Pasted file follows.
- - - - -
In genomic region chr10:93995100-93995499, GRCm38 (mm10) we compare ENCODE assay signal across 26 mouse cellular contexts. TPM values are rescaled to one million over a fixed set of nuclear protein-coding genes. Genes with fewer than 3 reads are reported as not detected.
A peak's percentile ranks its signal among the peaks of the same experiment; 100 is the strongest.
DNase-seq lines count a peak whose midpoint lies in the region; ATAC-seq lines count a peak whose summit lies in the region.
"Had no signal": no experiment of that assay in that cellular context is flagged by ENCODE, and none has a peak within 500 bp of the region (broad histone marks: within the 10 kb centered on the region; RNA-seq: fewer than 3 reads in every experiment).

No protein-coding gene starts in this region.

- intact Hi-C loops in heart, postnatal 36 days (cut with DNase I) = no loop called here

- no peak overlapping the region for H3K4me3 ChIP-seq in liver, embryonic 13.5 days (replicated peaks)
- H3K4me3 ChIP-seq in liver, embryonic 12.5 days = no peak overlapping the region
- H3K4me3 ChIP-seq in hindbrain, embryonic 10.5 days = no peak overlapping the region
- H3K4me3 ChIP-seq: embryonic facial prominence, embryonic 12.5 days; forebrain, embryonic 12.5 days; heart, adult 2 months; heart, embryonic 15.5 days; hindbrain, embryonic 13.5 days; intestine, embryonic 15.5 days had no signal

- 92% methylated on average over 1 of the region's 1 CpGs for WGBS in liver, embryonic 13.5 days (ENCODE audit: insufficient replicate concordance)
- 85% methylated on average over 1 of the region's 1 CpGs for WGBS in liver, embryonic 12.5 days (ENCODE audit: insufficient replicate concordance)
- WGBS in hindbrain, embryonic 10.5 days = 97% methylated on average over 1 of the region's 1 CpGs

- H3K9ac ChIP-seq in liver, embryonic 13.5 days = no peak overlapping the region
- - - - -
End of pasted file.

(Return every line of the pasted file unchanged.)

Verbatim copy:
In genomic region chr10:93995100-93995499, GRCm38 (mm10) we compare ENCODE assay signal across 26 mouse cellular contexts. TPM values are rescaled to one million over a fixed set of nuclear protein-coding genes. Genes with fewer than 3 reads are reported as not detected.
A peak's percentile ranks its signal among the peaks of the same experiment; 100 is the strongest.
DNase-seq lines count a peak whose midpoint lies in the region; ATAC-seq lines count a peak whose summit lies in the region.
"Had no signal": no experiment of that assay in that cellular context is flagged by ENCODE, and none has a peak within 500 bp of the region (broad histone marks: within the 10 kb centered on the region; RNA-seq: fewer than 3 reads in every experiment).

No protein-coding gene starts in this region.

- intact Hi-C loops in heart, postnatal 36 days (cut with DNase I) = no loop called here

- no peak overlapping the region for H3K4me3 ChIP-seq in liver, embryonic 13.5 days (replicated peaks)
- H3K4me3 ChIP-seq in liver, embryonic 12.5 days = no peak overlapping the region
- H3K4me3 ChIP-seq in hindbrain, embryonic 10.5 days = no peak overlapping the region
- H3K4me3 ChIP-seq: embryonic facial prominence, embryonic 12.5 days; forebrain, embryonic 12.5 days; heart, adult 2 months; heart, embryonic 15.5 days; hindbrain, embryonic 13.5 days; intestine, embryonic 15.5 days had no signal

- 92% methylated on average over 1 of the region's 1 CpGs for WGBS in liver, embryonic 13.5 days (ENCODE audit: insufficient replicate concordance)
- 85% methylated on average over 1 of the region's 1 CpGs for WGBS in liver, embryonic 12.5 days (ENCODE audit: insufficient replicate concordance)
- WGBS in hindbrain, embryonic 10.5 days = 97% methylated on average over 1 of the region's 1 CpGs

- H3K9ac ChIP-seq in liver, embryonic 13.5 days = no peak overlapping the region